Truly there is a great need for men and women who foster peace not only by their words, but above all by their daily conduct. People with a great heart, who carry out a sowing of harmony, not via “slogans” applied to distant lands, but in their immediate environment: in their family, their place of work, their own community. Let us pray, then, for these intentions so close to the Pope’s heart. I remind you that the Holy Father recently asked Catholics to pray the rosary every day during the month of October for peace in the world.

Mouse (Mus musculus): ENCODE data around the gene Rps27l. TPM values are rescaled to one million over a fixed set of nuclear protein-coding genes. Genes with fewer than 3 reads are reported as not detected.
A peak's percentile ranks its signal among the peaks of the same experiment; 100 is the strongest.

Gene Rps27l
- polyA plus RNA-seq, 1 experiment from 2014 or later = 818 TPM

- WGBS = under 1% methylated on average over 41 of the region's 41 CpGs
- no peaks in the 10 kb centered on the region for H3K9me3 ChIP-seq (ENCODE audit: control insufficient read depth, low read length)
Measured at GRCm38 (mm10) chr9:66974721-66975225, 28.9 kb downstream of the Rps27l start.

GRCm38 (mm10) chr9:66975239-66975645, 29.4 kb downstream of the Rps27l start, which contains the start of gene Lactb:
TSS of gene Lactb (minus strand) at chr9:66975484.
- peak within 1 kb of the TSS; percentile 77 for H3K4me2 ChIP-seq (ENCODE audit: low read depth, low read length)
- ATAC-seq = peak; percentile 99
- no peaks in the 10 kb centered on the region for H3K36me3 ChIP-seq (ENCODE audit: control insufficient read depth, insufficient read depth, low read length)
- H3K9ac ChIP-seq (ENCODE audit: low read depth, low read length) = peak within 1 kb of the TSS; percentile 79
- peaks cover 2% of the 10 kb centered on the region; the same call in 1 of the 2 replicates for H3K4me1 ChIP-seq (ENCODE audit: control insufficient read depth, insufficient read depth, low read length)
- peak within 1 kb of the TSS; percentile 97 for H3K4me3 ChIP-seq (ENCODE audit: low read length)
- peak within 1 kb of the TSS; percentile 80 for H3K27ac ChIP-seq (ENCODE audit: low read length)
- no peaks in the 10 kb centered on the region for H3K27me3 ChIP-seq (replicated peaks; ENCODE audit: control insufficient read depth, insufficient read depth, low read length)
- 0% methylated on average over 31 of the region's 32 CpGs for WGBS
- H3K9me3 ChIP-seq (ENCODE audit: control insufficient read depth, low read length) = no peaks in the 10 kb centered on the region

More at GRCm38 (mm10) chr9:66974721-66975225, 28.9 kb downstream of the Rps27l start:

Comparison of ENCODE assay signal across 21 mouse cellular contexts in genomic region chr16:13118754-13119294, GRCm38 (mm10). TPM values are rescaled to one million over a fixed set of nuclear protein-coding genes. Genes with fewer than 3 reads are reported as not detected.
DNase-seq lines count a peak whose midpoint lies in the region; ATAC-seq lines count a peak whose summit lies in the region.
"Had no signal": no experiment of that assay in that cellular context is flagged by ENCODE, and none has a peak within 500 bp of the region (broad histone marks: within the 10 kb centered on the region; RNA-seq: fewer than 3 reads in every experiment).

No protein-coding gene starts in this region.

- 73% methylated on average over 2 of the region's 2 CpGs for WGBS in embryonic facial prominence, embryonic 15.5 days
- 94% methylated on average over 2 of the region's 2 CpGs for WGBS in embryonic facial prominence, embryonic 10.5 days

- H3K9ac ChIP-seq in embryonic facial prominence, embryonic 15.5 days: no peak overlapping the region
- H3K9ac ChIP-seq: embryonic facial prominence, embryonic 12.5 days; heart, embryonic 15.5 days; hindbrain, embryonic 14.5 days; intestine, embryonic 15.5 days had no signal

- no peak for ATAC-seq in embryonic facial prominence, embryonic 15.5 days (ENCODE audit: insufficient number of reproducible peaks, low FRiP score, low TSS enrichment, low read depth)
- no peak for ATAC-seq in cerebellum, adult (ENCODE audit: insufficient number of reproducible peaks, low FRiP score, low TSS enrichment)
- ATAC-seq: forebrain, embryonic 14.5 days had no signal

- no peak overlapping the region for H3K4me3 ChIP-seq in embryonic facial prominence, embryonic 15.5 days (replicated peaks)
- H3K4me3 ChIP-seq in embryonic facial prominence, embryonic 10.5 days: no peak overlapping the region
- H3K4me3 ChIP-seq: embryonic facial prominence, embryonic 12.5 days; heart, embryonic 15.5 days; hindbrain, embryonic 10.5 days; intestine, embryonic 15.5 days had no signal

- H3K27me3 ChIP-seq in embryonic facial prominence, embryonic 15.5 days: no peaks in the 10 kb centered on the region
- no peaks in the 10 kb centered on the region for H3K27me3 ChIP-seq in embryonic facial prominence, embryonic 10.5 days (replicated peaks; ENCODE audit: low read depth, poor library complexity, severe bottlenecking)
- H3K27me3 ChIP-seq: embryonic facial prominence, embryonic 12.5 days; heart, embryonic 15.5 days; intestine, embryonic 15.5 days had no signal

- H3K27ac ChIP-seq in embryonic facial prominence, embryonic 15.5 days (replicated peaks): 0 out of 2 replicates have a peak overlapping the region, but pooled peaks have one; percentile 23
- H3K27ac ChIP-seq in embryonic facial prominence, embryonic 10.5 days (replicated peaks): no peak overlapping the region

The task of sowing peace is entrusted in a special way to priests, identified with Christ, Head of the Church. My dear deacons, within a few moments the Holy Spirit will bestow on you the power to forgive sins in the sacrament of Reconciliation. In addition, when you celebrate Mass, you will make present the offering of Christ’s unique sacrifice, consummated on Calvary for the remission of sins. In words of our Founder, I remind you that “the administration of these two sacraments has so important a part in the priest’s mission that everything should hinge on it. Other priestly tasks, such as preaching and giving instruction in the faith, would lack solid foundation if they were not aimed at teaching people to draw close to Christ, to meet Him in the loving tribunal of penance and in the unbloody renewal of the Sacrifice of Calvary, the Mass.”[7]